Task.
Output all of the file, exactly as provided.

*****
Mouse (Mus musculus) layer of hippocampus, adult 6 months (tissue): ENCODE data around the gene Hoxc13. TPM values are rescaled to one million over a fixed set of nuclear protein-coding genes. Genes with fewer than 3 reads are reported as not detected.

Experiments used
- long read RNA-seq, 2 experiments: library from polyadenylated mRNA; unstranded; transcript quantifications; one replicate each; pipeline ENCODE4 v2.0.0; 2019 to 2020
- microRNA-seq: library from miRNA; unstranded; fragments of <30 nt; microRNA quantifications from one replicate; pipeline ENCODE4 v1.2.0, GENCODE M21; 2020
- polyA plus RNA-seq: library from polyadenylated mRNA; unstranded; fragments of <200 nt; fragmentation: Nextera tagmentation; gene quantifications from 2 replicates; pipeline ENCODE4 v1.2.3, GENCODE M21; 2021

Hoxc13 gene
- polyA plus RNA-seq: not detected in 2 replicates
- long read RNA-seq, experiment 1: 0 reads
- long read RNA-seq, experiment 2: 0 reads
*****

Mouse (Mus musculus) layer of hippocampus, adult 6 months (tissue): ENCODE data around the gene Hoxc13. TPM values are rescaled to one million over a fixed set of nuclear protein-coding genes. Genes with fewer than 3 reads are reported as not detected.

Experiments used
- long read RNA-seq, 2 experiments: library from polyadenylated mRNA; unstranded; transcript quantifications; one replicate each; pipeline ENCODE4 v2.0.0; 2019 to 2020
- microRNA-seq: library from miRNA; unstranded; fragments of <30 nt; microRNA quantifications from one replicate; pipeline ENCODE4 v1.2.0, GENCODE M21; 2020
- polyA plus RNA-seq: library from polyadenylated mRNA; unstranded; fragments of <200 nt; fragmentation: Nextera tagmentation; gene quantifications from 2 replicates; pipeline ENCODE4 v1.2.3, GENCODE M21; 2021

Hoxc13 gene
- polyA plus RNA-seq: not detected in 2 replicates
- long read RNA-seq, experiment 1: 0 reads
- long read RNA-seq, experiment 2: 0 reads